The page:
• old clothes and clothing that can be layered
• hat
• hiking boots
• Nalgene or refillable water bottle
• extra pair of shoes that can get wet or in sand
• camera and an extra camera battery and/or charger
• flashlight
• jacket
• rain gear
• Swimwear

*You will need to bring your own bedding (sleeping bag and pillow work best), washcloths and towels, toiletries. Participants are also asked to bring any hand tools that they have (bring extras if you have them). Shovels, loppers, pruning saws, pulaskis, etc. Prior to the trip date, I’ll take a census on what we’ll have. Power tools are not allowed.

References:
www.nature.org/ourinitiatives/regions/northamerica/unitedstates/nebraska/explore/index.htm

Conservation:
The Nature Conservancy’s Niobrara Valley Preserve is one of the largest Conservancy preserves in the U.S., and is a model for grassland management using bison, cattle and fire. Scientific research and education are important at the Niobrara Valley Preserve. The grassland management innovated at the NVP is helping prairie conservation across the Great Plains and as far away as Brazil.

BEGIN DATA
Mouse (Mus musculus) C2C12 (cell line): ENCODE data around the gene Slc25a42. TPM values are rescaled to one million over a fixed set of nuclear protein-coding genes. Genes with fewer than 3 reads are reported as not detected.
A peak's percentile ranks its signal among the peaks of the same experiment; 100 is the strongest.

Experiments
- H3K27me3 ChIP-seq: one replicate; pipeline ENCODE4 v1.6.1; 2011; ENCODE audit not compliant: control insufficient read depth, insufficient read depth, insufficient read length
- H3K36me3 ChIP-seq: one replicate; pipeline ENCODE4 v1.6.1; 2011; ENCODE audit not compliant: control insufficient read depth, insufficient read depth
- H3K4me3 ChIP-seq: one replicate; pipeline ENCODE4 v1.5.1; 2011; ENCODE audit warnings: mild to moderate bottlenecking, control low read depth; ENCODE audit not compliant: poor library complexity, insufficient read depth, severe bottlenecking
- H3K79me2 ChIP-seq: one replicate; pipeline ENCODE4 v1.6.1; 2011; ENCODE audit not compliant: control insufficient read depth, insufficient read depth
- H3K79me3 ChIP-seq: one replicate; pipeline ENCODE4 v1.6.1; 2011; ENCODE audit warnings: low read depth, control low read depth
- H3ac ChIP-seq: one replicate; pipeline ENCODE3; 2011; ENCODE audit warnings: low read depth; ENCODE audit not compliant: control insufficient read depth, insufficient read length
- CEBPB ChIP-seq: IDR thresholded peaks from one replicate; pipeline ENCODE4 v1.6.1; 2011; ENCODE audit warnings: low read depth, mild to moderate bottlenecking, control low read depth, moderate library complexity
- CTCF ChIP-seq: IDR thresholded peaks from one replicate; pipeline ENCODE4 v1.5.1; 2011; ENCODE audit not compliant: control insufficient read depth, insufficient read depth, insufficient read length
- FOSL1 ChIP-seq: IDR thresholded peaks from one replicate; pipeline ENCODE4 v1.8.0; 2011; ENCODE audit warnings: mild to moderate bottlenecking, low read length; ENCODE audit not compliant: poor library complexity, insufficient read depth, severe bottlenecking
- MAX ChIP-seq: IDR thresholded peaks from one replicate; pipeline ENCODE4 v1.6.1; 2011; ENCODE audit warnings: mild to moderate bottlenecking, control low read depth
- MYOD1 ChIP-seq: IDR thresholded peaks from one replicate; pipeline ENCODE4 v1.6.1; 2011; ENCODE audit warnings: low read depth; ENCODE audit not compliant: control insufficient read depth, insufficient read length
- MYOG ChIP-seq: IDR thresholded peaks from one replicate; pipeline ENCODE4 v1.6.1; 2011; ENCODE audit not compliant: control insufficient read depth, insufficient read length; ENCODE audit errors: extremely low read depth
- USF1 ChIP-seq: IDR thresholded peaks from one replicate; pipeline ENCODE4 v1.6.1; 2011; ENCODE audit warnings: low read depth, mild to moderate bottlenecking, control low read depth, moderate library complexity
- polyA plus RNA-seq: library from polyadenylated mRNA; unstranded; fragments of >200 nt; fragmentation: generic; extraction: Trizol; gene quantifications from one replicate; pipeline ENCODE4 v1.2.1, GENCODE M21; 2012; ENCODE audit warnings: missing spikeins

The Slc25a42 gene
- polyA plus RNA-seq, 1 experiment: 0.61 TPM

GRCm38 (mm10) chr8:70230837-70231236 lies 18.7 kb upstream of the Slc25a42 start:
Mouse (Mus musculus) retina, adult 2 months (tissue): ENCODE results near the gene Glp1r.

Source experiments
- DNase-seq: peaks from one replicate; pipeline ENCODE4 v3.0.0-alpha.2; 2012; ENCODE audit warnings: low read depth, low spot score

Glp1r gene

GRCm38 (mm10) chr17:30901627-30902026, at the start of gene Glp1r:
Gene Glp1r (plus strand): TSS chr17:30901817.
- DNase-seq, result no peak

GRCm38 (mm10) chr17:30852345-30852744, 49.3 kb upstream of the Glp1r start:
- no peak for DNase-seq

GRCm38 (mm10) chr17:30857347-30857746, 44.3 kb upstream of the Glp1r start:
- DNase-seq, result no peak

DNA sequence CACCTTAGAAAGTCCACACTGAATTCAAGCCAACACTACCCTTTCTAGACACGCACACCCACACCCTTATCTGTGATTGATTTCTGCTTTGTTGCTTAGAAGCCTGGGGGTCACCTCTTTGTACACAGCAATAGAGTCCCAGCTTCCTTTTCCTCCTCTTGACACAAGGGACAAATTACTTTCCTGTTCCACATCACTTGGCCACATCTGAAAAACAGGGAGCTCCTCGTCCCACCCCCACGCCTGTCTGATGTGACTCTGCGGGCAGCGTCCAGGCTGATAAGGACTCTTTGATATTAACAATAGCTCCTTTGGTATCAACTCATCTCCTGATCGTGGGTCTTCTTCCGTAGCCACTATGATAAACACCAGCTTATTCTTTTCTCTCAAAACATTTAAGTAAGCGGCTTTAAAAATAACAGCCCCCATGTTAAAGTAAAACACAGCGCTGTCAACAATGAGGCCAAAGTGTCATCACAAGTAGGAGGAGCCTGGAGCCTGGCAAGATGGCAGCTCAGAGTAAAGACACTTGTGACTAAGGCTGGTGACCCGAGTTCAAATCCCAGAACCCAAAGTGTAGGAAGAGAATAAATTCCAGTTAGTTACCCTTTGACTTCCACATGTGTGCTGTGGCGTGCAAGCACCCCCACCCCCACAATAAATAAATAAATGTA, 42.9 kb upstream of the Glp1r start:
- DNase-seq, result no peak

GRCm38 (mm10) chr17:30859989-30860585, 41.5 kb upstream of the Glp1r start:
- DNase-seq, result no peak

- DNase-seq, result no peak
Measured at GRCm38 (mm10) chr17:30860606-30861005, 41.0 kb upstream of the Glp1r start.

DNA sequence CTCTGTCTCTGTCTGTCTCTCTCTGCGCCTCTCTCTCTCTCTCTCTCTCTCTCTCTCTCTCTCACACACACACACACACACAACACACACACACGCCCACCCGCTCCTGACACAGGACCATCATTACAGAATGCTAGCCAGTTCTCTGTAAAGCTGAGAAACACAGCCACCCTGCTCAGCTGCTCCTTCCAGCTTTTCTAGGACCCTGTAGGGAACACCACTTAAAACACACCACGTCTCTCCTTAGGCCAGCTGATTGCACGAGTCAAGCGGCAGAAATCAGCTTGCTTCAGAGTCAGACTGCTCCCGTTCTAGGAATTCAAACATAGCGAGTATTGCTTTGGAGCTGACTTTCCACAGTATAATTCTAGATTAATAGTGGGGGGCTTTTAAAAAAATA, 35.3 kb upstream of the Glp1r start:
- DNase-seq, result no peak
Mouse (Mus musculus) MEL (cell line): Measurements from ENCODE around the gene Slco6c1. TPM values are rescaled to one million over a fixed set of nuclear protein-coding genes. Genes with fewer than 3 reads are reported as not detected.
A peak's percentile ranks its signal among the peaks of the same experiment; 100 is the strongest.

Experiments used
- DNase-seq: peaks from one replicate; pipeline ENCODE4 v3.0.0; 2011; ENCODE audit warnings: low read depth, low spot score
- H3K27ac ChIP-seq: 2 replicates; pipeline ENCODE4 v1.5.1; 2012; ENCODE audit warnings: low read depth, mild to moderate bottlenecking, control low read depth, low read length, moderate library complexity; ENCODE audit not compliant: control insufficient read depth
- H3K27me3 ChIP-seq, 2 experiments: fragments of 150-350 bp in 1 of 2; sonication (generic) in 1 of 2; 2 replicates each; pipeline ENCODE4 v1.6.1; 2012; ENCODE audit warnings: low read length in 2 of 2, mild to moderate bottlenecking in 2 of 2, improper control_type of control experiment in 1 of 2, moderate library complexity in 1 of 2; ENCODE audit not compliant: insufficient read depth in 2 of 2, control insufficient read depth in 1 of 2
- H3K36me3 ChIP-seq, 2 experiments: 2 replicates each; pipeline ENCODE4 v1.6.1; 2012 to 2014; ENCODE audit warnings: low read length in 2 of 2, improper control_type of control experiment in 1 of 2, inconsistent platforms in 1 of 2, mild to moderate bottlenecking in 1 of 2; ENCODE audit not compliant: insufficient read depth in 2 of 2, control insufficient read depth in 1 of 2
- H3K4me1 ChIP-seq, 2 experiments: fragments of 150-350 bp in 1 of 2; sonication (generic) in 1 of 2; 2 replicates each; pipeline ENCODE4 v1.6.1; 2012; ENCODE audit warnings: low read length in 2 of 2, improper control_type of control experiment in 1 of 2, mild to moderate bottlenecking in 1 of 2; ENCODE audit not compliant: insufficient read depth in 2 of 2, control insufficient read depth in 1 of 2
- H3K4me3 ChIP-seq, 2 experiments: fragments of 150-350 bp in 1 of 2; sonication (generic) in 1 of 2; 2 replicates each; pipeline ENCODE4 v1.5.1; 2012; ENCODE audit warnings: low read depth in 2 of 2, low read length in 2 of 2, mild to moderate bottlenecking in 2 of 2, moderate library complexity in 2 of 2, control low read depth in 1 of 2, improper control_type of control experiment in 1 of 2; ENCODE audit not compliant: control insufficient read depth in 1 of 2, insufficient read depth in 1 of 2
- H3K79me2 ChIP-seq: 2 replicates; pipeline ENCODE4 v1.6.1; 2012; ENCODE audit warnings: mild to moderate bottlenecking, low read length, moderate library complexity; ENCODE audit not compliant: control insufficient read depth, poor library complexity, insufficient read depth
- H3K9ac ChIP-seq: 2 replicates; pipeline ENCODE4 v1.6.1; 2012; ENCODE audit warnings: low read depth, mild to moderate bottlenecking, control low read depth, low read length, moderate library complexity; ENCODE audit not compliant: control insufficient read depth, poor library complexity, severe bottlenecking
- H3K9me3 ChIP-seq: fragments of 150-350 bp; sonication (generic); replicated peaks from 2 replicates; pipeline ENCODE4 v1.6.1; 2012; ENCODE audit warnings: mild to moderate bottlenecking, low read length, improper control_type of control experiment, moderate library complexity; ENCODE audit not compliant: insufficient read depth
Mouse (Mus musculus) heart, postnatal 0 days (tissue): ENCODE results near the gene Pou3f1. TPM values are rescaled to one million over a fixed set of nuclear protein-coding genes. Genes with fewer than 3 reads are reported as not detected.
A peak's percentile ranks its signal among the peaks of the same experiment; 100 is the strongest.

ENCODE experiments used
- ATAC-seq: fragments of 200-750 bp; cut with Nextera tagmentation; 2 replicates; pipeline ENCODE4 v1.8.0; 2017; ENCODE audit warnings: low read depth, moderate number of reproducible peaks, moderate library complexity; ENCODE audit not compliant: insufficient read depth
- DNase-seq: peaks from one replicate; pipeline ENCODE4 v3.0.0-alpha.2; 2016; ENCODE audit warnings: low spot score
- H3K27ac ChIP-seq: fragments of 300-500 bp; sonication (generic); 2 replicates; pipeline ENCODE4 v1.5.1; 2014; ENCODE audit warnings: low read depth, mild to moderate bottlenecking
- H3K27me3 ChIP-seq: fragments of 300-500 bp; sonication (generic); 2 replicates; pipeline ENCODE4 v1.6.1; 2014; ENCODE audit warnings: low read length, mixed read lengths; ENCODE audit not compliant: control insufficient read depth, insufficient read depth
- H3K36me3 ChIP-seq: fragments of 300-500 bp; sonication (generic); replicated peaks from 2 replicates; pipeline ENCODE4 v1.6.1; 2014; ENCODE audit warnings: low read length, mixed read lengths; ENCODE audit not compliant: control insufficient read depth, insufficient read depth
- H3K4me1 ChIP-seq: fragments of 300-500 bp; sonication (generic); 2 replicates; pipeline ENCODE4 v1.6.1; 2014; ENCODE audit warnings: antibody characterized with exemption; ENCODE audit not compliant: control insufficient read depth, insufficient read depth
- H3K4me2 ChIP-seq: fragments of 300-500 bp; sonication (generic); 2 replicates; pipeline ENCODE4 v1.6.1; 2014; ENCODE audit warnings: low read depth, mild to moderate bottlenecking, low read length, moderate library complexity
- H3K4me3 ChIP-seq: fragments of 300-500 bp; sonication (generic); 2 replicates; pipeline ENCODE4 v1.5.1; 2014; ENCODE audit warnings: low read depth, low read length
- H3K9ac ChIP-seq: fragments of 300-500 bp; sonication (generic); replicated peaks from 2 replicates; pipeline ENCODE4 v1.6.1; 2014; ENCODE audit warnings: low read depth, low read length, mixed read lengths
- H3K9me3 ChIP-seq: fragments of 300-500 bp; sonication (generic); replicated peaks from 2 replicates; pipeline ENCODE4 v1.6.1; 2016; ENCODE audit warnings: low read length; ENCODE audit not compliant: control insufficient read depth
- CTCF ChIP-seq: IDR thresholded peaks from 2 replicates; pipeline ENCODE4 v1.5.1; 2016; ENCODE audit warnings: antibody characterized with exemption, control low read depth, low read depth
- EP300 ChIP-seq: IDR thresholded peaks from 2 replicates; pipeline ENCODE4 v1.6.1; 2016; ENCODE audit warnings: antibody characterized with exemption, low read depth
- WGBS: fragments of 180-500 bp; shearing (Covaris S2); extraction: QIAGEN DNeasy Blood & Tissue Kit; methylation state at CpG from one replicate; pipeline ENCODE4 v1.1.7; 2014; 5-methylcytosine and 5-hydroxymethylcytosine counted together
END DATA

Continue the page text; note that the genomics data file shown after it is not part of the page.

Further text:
Trip Price:
$40 – This is to cover expenses like food and supplies and the deposit on the bunkhouses. After all expenses are paid, any remaining funds will be given to the Sierra Club – Missouri Valley Group. These funds are used to pay for things like training expenses for current and future outings leaders.

Staff:
James Phernetton – Besides leading local outings for the Missouri Valley Group, James also leads service trips for the Sierra Club’s National Service Trip Subcommittee. James has completed the Sierra Club’s outdoor leadership training and has certification in Basic First Aid and CPR in addition to Wilderness First Aid certification from the Wilderness Medicine Institute of the National Outdoor Leadership School.